Wagner, who is 96 years old today, was a vascular surgeon at the time who also taught anatomy to medical students at MCW. His son-in-law, Dr. Jay Goodman, who was one of Wagner’s medical students and later his partner in medical practice, says Wagner took great pride in being a clinician, surgeon and anatomist and also writing a textbook. “It took years to do. He correlated it with the cadavers he had access to,” Goodman says, “and it became a reference for anatomists, radiologists and surgeons.”
What’s remarkable about the book, Kate was told, is that it was circulated throughout the world and is still used today. Each academic year MCW holds a memorial service honoring donors who leave their bodies to science and their families. All of this was shared with Kate and siblings Mo, Patrick and Paul when they took a guided tour of the anatomy lab late last year. Brothers Brian and Peter live too far away and couldn’t make it back to Milwaukee for the tour. Their guide was Todd Hoagland, Ph.D., director of the anatomical gift registry at MCW.
“Even in our sorrow, we have always felt her spiritual presence. It was truly a gift to see the new life-ing in that lab,” says Mo.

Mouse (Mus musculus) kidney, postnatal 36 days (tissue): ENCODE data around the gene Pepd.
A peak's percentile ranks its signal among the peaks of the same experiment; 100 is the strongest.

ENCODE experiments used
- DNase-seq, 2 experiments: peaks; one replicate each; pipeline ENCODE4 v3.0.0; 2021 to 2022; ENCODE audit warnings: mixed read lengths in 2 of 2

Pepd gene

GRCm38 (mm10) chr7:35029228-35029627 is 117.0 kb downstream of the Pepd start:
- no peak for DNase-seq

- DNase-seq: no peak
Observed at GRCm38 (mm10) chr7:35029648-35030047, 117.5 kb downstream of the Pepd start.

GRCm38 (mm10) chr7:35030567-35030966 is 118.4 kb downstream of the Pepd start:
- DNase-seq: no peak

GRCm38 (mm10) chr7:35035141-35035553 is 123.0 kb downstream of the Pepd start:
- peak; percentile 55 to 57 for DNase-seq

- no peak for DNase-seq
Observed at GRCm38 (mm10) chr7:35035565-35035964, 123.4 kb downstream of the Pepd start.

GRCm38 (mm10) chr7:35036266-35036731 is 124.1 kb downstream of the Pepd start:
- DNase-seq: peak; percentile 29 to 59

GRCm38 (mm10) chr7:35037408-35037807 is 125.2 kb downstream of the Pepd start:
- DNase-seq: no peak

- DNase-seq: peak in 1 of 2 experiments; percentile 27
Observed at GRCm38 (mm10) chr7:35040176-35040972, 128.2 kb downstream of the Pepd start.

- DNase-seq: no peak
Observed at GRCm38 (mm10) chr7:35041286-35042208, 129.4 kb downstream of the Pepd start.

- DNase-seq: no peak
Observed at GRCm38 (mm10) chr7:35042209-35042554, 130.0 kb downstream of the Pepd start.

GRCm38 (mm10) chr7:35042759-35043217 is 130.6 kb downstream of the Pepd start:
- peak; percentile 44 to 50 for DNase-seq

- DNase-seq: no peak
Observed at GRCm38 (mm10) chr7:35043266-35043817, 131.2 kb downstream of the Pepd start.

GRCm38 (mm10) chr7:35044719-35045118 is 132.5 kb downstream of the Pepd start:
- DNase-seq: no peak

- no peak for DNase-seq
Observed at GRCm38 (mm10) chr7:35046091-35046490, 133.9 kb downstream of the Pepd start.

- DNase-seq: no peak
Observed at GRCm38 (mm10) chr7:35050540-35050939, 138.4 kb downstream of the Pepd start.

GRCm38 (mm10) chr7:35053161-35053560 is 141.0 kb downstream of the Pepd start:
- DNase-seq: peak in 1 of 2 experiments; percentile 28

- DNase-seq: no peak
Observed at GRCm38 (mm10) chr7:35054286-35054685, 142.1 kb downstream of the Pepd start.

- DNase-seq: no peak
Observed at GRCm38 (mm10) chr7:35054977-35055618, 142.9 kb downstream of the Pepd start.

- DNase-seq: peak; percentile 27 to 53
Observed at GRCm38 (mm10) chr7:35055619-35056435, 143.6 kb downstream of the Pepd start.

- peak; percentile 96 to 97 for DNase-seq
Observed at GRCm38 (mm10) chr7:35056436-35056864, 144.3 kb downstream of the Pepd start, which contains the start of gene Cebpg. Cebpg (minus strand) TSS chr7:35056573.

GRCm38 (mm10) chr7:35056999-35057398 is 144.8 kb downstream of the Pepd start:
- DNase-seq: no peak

“It was a wonderful reminder that even such a long time since she passed, her spirit and grace continue to impart gifts to us,” says Peter, Comm ’98, who was 5 when Katie died.
Marty acknowledges that Katie’s decision to donate her body to science ran counter to typical Catholic religious practices at the time. But the decision was in complete harmony with the way Katie lived her faith. She always sought ways to help others — even in death, he says.
Of learning how her mother’s body was used, Kate says: “I was elated. My father said it wasn’t surprising because of our mother’s generous heart. My mother was that loving, spiritual, faithful, wonderful person who served others, who was always concerned with the needs of others. She was 39 years old and bent on making a difference, and that’s why it made sense that she wanted to give her body to medicine.”
Paul, who was 8 when Katie died, says losing his mother at that early age caused him to sometimes question God, question his faith. “And then many, many years later there is this big reveal,” Paul says. “The story couldn’t end any better. It’s a fascinating story of faith in that you may not get your prayers answered right away, but, boy, are they answered.”
And Katie’s story continues because there is yet another strand. Her first grandchild will be a junior in the Diederich College of Communication this fall. She is the first grandchild but the second Maredithe Katherine Meyer to call Marquette home.
An endowed scholarship established in 1967 in Katie’s memory, the Harold W. Meyer and Maredithe K. Meyer McDevitt Scholarship, provides financial support to Marquette students.